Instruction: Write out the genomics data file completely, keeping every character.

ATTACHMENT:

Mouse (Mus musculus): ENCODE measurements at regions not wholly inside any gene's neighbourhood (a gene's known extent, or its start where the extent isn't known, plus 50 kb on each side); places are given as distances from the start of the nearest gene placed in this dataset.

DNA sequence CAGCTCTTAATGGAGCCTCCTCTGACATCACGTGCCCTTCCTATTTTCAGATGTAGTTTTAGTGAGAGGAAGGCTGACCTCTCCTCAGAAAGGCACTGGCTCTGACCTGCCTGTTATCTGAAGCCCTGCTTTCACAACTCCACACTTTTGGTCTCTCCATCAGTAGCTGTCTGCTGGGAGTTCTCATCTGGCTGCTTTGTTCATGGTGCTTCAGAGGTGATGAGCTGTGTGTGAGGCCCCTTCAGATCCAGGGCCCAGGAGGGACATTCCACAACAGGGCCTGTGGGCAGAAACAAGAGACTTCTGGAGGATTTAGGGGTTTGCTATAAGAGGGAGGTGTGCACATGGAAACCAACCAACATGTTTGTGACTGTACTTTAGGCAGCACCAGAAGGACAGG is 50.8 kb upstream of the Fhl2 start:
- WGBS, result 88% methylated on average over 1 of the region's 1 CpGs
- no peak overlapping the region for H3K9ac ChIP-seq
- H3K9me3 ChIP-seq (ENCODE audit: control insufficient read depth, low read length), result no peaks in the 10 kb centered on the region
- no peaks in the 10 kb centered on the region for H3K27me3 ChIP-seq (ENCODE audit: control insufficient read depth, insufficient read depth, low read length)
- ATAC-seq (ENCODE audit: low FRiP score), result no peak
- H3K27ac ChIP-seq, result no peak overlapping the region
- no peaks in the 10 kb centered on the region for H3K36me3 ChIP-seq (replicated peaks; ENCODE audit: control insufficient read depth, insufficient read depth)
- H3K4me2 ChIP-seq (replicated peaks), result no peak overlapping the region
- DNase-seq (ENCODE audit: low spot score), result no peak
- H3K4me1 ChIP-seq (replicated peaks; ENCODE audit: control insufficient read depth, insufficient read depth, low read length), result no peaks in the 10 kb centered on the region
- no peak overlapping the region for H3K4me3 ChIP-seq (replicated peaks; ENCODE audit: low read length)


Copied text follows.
Mouse (Mus musculus): ENCODE measurements at regions not wholly inside any gene's neighbourhood (a gene's known extent, or its start where the extent isn't known, plus 50 kb on each side); places are given as distances from the start of the nearest gene placed in this dataset.

DNA sequence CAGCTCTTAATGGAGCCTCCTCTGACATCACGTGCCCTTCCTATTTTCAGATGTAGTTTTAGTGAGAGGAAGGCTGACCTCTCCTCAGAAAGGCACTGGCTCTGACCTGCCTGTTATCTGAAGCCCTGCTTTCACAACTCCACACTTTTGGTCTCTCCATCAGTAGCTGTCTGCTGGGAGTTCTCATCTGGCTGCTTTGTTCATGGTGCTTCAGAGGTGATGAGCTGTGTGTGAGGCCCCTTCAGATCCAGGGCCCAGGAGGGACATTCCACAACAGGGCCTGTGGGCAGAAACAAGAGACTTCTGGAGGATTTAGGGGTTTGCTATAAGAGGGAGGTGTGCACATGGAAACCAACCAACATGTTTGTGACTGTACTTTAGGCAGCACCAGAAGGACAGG is 50.8 kb upstream of the Fhl2 start:
- WGBS, result 88% methylated on average over 1 of the region's 1 CpGs
- no peak overlapping the region for H3K9ac ChIP-seq
- H3K9me3 ChIP-seq (ENCODE audit: control insufficient read depth, low read length), result no peaks in the 10 kb centered on the region
- no peaks in the 10 kb centered on the region for H3K27me3 ChIP-seq (ENCODE audit: control insufficient read depth, insufficient read depth, low read length)
- ATAC-seq (ENCODE audit: low FRiP score), result no peak
- H3K27ac ChIP-seq, result no peak overlapping the region
- no peaks in the 10 kb centered on the region for H3K36me3 ChIP-seq (replicated peaks; ENCODE audit: control insufficient read depth, insufficient read depth)
- H3K4me2 ChIP-seq (replicated peaks), result no peak overlapping the region
- DNase-seq (ENCODE audit: low spot score), result no peak
- H3K4me1 ChIP-seq (replicated peaks; ENCODE audit: control insufficient read depth, insufficient read depth, low read length), result no peaks in the 10 kb centered on the region
- no peak overlapping the region for H3K4me3 ChIP-seq (replicated peaks; ENCODE audit: low read length)